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Press Release – Charity Wine Tasting November 24

October 26th, 2016

Red Nose Wine attracts exciting winemakers for charity wine tasting

Red Nose Wine has announced an exciting charity wine tasting will take place on Thursday, 24th of November at Raheen House Hotel in Clonmel, Co. Tipperary. Winemakers from Bodegas Sommos, Northern Spain, Chateau Viranel in Southern France and Champagne Duval-Leroy will all be present at the event showcasing some of their vineyards finest and sharing their stories. A representative from Liberty Wines, Red Nose Wine’s esteemed Italian Fine Wine import partner will also be showcasing the best of fine wines from Italy.

The team from Red Nose Wine will also be offering a large and diverse selection of wines and champagnes from their Christmas Collection for those in attendance. The event promises to be a great social event with an educational twist for those who want to learn a little or a lot while tasting on the night whilst raising much-needed funds for South Tipperary Hospice Movement.

Looking more closely at the winemakers in attendance, Bodegas Sommos is a unique vineyard in the Somontano D.O. located in Northern Spain. The winery has 350 hectares of vines spread over 5 vineyards. They like to experiment and use a wide variety of grapes including Tempranillo, Cabernet Sauvignon, Merlot, Syrah, Grenache, and Pinot Noir to make their various red wines. Chardonnay and Gewurztraminer are used in their white selection.

Chateau Viranel will also be showcasing and although they have been making wine at Viranel in Saint Chinian since 1551, the vineyard has recently enjoyed a new lease of life as the next generation has taken over operations. Nicolas studied agronomy in Toulouse, travelled overseas to gain work experience in places as diverse as Peru, New Zealand, South Africa, Chile, and California. In 2003, Nicolas started overseeing the grape harvest at Viranel and Arnaud joined him in 2009, to handle sales and marketing.

Another family business, Champagne Duval-Leroy, has dedicated itself to the noble craft of champagne-making since 1859. Champagne pioneers, Duval-Leroy has always been driven by a quest for high standards and innovation in every aspect of the business, from quality, consistency and certification through to partnerships with sommeliers and chefs. It is a member of the very prestigious Relais & Chateaux partnership. Champagne Duval-Leroy have recently become the champagne of choice for the prestigious Cliff Group (who are also members of Relais & Chateaux), and their luxury hotels and restaurants in Ardmore, Co. Waterford, St. Stephen’s Green, Dublin and the new Cliff at Lyons in County Kildare.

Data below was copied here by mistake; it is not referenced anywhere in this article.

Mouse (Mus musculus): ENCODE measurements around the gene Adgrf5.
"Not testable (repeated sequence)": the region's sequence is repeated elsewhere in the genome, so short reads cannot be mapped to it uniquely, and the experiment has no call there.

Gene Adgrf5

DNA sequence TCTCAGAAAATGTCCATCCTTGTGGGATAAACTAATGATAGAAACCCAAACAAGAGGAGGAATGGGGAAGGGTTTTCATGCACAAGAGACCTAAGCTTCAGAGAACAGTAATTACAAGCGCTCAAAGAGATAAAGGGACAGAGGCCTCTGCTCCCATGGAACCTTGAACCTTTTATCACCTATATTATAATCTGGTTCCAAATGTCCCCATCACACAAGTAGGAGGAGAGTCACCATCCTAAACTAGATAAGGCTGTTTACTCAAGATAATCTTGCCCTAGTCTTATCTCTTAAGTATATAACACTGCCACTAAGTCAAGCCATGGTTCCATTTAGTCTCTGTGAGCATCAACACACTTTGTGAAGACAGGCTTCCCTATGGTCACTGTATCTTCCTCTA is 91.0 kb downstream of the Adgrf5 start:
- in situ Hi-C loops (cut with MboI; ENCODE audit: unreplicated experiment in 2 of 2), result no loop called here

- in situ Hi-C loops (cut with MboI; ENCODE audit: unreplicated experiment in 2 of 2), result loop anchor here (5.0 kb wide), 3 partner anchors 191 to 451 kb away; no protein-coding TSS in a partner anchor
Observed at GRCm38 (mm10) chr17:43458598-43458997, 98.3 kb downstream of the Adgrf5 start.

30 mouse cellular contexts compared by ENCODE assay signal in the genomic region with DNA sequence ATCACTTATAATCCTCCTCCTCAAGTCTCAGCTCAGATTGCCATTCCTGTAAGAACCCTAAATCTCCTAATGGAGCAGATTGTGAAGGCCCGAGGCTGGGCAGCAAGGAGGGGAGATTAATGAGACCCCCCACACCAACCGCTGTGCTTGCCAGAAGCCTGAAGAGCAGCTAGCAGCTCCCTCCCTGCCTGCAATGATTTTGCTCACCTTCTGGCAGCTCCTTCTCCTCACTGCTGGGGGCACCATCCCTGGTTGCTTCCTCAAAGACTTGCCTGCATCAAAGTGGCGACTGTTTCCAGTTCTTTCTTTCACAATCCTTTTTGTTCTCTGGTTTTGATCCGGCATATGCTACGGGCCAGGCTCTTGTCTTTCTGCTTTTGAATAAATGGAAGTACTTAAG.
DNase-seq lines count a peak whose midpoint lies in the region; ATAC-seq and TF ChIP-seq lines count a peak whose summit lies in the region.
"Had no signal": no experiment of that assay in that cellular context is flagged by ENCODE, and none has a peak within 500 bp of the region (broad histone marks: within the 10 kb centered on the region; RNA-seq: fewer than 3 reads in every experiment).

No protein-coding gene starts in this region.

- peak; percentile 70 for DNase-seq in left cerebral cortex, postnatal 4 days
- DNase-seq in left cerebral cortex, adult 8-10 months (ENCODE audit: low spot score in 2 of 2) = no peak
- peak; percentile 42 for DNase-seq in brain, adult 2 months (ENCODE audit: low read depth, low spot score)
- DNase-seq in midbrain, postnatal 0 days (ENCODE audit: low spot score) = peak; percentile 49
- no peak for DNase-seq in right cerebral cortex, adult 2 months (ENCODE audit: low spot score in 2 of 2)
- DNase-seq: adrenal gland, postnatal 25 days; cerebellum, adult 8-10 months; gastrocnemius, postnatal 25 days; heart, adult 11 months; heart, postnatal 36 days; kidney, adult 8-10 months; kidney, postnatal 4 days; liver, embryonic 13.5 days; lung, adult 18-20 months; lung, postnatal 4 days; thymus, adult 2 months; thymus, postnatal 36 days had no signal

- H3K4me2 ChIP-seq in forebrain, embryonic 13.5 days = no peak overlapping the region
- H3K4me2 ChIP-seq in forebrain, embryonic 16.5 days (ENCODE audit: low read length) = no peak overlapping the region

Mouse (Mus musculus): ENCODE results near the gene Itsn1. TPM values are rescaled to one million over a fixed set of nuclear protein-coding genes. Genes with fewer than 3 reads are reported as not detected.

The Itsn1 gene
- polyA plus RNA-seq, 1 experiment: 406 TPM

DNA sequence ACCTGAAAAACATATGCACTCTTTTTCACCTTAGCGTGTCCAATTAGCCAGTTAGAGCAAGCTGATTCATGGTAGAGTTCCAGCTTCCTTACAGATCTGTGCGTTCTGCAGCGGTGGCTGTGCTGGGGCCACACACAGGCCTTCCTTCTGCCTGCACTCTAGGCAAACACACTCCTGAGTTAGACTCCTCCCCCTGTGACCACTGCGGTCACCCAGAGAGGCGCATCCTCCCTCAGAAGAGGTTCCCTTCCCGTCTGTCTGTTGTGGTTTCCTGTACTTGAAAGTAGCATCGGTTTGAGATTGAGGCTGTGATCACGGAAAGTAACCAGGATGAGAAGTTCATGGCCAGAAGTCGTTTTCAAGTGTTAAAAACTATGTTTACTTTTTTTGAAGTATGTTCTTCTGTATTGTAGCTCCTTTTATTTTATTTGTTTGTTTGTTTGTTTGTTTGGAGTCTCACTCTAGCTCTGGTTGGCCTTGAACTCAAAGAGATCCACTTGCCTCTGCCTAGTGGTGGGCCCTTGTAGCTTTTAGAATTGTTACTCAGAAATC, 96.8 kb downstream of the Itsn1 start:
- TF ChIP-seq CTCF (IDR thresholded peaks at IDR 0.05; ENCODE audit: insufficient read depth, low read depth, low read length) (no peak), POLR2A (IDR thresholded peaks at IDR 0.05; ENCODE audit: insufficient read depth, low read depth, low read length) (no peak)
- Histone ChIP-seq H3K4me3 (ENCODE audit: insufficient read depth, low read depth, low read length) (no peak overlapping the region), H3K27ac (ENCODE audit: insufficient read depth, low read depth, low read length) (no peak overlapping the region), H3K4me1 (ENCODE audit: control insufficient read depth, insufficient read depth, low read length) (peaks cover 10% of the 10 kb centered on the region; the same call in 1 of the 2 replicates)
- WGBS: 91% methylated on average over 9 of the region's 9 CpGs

Gary Gubbins, Proprietor of Red Nose Wine commented “we have hand-picked these winemakers to attend as I feel they each bring a very different offering to the table. Champagne Duval-Leroy is a traditional champagne house and I think patrons should take advantage of the rare opportunity to taste Grand Cru champagne. Bodegas Sommos’ different approach to winemaking is fascinating and I expect people will be impressed by this experimental and innovative approach to the winemaking process. We have been working with Arnaud and Viranel for a number of years and I always look forward to meeting up with him. He is always full of infectious energy and has the gift of the gab that I think people will enjoy and it helps that he has super wines to boot.”

Tickets are €15 with all wines on the evening sponsored by Red Nose Wine to ensure maximum funds are generated for the charity. For further information and bookings visit www.rednosewine.com.

For further information contact:
Carey-Ann Lordan, Red PR
T: 052 6184343 M: 087 9270730 E: clordan@redpr.ie W: www.redpr.ie
Gary Gubbins, Red Nose Wine
T: 052 6182939 M: 086 3326486 E: gary@rednosewine.com W: www.rednosewine.com

Gary Gubbins proprietor of Red Nose Wine and organiser of the fundraising event

Gary Gubbins proprietor of Red Nose Wine and organiser of the fundraising event

Viranel owners Arnaud (left) and Nicholas (right) to showcase a selection of exciting wines, share their story and answer your questions at the tasting